|2007/3||magazine / Spring 2007||Celebrating Romani lifestyle / The Museum's beautiful downland setting makes an appropriate backdrop to this colourful celebration of Gypsy culture and displays, demonstrations, music and information about the traditional Romani way of life.|
Romani Roots - 15/16 September 2007
|2007/3||magazine / Spring 2007||Collections update / Domestic range from Peter Carter from Bognor Regis which will go on loan to Worthing Museum. They will return the current loan range they have, which will replace the range in Whittakers Cottages.|
Plough - from the Museum of English Rural Life, which was a duplication within their collections. It is wooden bodied, probably from the mid 19 century.
Flour cleaner donated by Mrs Toomey of Waldron, it is labelled as 'Gardner's Patent Rapid Sifter and Mixer' and we believe it is used for cleaning flour.
|2007/3||magazine / Spring 2007||Timber yard develops / To join the restored and re-erected timber crane in the Timber yard, a saw pit has been added. A bay of the workshop opposite the wood yard was used to restore the heavily-used boat wagon and in May 2007 the cattle shed from Coldwaltham, which currently houses an exhibition of the landscape, will be moved to the yard to house tools, equipment and demonstrations.|
|2007/3||magazine / Spring 2007||Bayleaf - a Wealden all house from Chiddingstone, Kent / Bayleaf, perhaps the most iconic building to be re-erected at the Museum, is a timber-framed Wealden hall house from Chiddingstone in Kent, and has 6 rooms, 4 on the ground floor and 2 upstairs. Built in 2 phases, the earliest part has been dendro-dated to 1405-1430 and this consisted of an open hall and service end. This was probably attached to an earlier structure, which stood where the solar or upper end bay now stands. It is believed that the upper end bay that gave the building its present form was added in the early 16th century, repalcing the earlier structure.|
The parish of Chiddingstone, comprising about 6000 acres and with an estimated 475, is on the western side of the Kent Weald, close to the Surrey border. Overall the Kent Weald was the poorest of Kent's agricultural regions and within the Kent Weald the western Weald was poorer, less indurtialised and more sparsely populated than the other Wealden districts.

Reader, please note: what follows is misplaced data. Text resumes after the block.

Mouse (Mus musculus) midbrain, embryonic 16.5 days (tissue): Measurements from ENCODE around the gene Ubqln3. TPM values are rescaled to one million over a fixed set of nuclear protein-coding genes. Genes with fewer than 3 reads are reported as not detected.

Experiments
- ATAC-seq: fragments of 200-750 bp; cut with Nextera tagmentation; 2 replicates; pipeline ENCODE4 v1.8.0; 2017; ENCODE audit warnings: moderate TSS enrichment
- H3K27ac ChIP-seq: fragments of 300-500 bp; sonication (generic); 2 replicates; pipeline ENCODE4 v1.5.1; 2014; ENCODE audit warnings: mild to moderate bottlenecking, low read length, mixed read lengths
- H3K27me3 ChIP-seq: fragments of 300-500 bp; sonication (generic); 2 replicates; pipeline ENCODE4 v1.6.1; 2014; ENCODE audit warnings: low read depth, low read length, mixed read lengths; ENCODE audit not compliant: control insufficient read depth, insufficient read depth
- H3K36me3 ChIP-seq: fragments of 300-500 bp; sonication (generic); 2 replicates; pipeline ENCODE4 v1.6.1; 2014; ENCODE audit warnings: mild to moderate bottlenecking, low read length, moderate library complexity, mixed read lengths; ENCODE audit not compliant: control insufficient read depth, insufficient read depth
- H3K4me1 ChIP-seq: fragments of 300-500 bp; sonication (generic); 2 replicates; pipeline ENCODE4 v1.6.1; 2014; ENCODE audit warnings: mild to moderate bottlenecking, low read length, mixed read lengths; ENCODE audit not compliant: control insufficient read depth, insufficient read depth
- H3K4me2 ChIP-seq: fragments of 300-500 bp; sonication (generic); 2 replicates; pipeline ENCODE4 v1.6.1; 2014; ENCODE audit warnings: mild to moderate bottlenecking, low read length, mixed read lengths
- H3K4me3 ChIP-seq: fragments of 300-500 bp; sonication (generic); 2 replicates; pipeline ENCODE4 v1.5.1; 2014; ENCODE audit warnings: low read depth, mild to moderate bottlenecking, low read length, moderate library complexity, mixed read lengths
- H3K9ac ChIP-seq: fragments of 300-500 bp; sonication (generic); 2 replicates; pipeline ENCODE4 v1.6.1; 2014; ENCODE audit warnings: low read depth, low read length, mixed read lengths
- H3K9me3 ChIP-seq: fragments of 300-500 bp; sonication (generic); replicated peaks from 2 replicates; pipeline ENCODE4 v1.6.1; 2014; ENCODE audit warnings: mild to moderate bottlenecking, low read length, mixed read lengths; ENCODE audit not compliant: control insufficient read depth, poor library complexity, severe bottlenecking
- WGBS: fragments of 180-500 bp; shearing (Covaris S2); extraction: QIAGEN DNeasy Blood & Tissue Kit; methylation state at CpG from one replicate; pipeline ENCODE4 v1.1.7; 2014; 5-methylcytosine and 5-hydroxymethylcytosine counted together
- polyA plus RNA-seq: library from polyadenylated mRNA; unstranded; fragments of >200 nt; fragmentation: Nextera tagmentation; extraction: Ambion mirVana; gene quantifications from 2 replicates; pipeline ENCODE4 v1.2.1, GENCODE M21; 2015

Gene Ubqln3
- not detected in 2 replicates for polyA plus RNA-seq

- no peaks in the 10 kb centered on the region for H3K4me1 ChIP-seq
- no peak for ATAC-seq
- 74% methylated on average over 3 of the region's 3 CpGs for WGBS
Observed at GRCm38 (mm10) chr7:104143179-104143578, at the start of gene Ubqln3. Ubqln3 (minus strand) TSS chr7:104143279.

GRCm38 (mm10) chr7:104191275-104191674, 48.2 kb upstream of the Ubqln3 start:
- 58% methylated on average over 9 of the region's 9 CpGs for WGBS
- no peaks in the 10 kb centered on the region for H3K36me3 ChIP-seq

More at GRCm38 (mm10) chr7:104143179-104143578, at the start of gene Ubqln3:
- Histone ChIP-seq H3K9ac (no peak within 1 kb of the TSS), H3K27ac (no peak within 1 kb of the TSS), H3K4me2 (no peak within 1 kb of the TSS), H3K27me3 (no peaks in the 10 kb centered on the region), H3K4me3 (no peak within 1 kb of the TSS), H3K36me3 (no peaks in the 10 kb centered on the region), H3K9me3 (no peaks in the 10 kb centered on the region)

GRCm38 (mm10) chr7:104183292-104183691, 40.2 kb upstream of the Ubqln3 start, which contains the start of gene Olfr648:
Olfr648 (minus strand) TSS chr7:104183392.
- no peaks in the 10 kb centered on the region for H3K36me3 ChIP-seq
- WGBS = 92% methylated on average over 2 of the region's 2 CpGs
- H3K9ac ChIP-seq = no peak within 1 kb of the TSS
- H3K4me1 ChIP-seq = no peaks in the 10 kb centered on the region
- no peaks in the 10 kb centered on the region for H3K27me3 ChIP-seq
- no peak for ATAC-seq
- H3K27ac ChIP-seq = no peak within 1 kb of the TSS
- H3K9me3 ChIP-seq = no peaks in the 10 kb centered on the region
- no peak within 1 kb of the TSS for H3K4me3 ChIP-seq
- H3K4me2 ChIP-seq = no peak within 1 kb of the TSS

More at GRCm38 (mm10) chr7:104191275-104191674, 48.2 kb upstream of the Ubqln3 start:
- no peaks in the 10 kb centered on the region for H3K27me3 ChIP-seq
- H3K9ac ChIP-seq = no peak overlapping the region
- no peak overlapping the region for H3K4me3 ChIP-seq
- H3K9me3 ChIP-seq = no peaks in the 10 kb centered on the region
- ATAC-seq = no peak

The origins of Bayleaf \\
|2007/3||magazine / Spring 2007||The games Tudor children played / A new workshop has been developed by Schools Manager Jennie Peel during the winter and encourages pupils to explore the differences and similarities of their own play and that highlighted in the Breugel print 'Children's Games'. By using replica toys created by Museum carpenter, Roger Champion from the Bruegel print, children are encouraged to discover how children once learned and played.|
The activity is being offered as either a workshop at the Museum, or through Outreach and as a laon box.
|2007/3||magazine / Spring 2007||Threshing drum to be restored / PRISM, the fund for the Preservation of Industrial and Scientific Material, have been approached to fund the conservation and repair of the Museum's Marshall threshing drum, built c1875.|
It was acquired in the 1980s from a Mr Stevenson, who farmed in Ashdown Forest. A few structural repairs are needed as well as a full repaint and 4 new tyres are also to be built to replace the existing pneumatic ones. Paul Pinnington and Ben Headon will undertake this restoration work.
|2007/3||magazine / Spring 2007||Power!! / Promoting the Heavy Horse Spectacular 2 & 3 June 2007 and the Steam Festival 18 & 19 August, this being a new event for 2007 featuring steam engines, steam rollers and lorries, working models, model boats on the lake and a variety of steam-orietated trade stands.|